During these first few days in London, I visited friends and saw exhibitions, notably the exciting FROM RUSSIA show of Impressionists at the Royal Academy. Jean and I saw, at Kevin and Graham’s recommendation, the excellent Never so Good, a biopic of Harold MacMillan (played supremely well by Jeremy Irons) at the National Theatre.

April 1 To |Spain.  




















































































Robertsons/Bray  house, Mieres

The only EUROSTAR train available (to Paris) left the new St.Pancras station at 5.30 a.m, and Jean once again went out of her way, insisting on driving me there at 4.30 a.m. – check-in on Eurostar is like an airport , requiring early arrival.

A four hour wait between trains in Paris gave me an opportunity to walk along the Seine, and to enjoy coffee and croissant in a sidewalk café. Most of my train travel in Europe was in the high speed and luxurious ICE trains, the first of which took me to Girona, where, at 8.30 p.m., Sandy Robertson (who had been a colleague at the University of California, Santa Barbara) was waiting to drive me, about an hour, to their home in the village of Mieres. This was not only my first visit to Catalonia, I had never been in Spain before. Sandy and his wife, Francesca Bray ( also an anthropologist) gave me a splendid introduction to Catalonia in the four days of my stay. This despite Sandy’s warning me that they treated guests with “benign neglect”. What nonsense.

Francesca Bray & Sandy Robertson

S and F had bought their rambling stone house twenty years previously, intending to use it as a retreat for writing. Sandy, however, became interested in the dramatic changes of Mieres, and of how it had dwindled from a former well-established rural agricultural centre, losing young persons to the cities, and how traditions were “re-invented”, and people – Catalonians and Castilians, even foreigners - began buying old homes and restoring prosperity to the village. Sandy will shortly publish his account of the changes in Mieres.

Both S & F are – like virtually all my friends on this trip - great readers, we are always sharing recommendations on a wide range of subjects. Like me, Francesca likes ethnic detective stories, for light reading, and she introduced me to several new writers – notably Qiu Xiaolong, whose Death of a Red Heroine , with Chief Inspector Chen in Shanghai , was both exciting and illuminating.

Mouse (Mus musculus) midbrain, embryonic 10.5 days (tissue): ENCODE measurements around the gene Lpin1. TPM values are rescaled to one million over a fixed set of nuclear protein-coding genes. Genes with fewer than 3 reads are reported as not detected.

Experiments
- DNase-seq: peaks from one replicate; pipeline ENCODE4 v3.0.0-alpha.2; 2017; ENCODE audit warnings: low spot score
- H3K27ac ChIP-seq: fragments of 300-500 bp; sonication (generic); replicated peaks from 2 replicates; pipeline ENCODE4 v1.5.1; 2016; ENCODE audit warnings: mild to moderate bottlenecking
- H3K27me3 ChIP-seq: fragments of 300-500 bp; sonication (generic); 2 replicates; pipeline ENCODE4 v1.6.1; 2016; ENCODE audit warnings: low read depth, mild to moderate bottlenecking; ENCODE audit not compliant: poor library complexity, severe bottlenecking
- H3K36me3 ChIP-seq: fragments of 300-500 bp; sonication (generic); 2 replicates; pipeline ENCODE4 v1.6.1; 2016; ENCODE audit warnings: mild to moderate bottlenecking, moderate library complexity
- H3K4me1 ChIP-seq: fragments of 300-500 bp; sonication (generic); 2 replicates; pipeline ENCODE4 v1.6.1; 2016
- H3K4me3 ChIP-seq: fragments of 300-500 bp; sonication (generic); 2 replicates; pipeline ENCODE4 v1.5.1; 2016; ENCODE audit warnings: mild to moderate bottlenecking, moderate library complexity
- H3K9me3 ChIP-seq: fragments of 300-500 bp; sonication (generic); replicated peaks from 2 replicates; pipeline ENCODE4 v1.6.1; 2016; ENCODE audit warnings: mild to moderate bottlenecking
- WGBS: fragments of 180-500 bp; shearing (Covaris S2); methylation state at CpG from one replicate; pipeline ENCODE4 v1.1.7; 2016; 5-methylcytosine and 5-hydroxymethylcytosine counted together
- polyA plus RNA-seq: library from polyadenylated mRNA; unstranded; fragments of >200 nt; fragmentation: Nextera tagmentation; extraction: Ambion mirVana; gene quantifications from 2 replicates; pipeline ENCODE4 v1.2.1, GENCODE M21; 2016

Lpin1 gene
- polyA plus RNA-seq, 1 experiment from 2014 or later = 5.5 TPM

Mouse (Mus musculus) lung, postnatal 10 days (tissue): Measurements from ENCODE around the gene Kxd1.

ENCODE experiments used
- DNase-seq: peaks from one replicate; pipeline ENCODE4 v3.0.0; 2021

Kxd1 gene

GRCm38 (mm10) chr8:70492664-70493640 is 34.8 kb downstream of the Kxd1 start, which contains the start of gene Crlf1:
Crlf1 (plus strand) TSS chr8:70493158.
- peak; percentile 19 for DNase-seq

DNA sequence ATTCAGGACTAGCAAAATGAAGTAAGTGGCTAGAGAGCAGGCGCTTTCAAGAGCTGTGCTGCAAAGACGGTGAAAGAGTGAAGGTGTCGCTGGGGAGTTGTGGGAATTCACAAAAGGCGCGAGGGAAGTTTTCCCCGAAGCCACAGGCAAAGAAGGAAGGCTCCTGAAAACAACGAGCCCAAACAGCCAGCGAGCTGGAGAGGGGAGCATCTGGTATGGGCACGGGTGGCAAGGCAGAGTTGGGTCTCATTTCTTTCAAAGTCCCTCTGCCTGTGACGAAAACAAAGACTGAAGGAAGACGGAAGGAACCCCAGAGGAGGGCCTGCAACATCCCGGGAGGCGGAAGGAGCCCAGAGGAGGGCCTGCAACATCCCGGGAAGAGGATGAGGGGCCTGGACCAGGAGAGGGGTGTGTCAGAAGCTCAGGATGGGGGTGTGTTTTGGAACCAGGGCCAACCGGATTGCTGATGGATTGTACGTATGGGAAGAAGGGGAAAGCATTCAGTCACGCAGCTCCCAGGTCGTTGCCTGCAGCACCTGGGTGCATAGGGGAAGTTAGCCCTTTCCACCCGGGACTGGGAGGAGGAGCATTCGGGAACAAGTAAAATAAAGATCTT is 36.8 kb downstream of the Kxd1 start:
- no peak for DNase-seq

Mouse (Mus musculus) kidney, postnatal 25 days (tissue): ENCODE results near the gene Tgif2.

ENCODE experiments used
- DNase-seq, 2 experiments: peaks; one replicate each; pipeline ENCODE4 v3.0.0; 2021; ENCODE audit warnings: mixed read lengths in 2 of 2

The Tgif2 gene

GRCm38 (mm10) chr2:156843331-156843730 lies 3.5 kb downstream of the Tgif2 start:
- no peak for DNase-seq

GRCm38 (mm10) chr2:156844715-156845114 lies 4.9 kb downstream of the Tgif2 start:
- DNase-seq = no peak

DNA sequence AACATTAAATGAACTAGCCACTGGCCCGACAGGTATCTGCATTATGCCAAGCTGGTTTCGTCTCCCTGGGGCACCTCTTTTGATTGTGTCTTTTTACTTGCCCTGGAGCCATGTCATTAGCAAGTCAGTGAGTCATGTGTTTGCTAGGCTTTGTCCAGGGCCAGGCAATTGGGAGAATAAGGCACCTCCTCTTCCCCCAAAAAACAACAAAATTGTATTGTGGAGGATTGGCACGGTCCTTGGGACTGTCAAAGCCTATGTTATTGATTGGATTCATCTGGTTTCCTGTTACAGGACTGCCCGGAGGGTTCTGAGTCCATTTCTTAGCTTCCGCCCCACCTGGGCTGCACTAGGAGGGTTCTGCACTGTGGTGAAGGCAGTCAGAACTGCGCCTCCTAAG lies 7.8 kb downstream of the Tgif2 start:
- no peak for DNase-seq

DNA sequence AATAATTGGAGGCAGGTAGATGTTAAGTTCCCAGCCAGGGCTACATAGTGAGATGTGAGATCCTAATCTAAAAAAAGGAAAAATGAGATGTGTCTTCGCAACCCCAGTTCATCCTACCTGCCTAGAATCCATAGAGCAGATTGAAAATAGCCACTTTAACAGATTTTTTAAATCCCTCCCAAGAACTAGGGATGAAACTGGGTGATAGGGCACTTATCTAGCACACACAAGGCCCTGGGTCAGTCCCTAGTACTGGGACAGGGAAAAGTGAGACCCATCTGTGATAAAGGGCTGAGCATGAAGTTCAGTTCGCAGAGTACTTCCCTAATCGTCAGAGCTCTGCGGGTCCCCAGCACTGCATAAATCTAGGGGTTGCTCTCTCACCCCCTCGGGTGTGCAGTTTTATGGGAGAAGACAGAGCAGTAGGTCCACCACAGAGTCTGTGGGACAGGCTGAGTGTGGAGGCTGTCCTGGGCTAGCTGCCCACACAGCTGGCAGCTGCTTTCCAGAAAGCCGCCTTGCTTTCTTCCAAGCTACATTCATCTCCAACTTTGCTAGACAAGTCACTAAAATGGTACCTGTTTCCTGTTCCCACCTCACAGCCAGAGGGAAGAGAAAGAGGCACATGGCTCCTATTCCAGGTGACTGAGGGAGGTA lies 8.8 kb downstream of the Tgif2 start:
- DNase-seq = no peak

We made several excursions from the village, first walking along the fields of ripening corn, up a short incline until we could see the snow on the distant Pyrenees. We had a full day, with the three of driving to the coast and calling first at the provincial town of Bilbal so that I could change my Traveller’s Cheques. The young bank teller was clearly puzzled, he had probably never seen TCs and he had to ask a senior colleague how to deal with them. I had not realised how times had changed, it seems only a few years ago when everybody used TCs.

DWB at Empuries

A more interesting stop was at Puig de Sant Andreu d’Ullastret, a well excavated hilltop fortified Iberian settlement, which flourished from the sixth to the second century BC. Later it came under Roman influence from the port of Empuries. We were the only visitors, and could easily recapture imaginings of the past, with the solid, ageless stone walls, and the whispering pine trees. On to L’Escala, a seaside resort on the Costa Brava, not far from the French border, where we enjoyed a delicious seafood lunch, with local specialties, while watching the waves pounding on the little harbour. Spring was just beginning, the first tentative blossoms were appearing, but it was too early for the tourists. ( On my own I would have been a tourist, but by accompanying S & F, who were adoptive Catalonians, I had a different status.)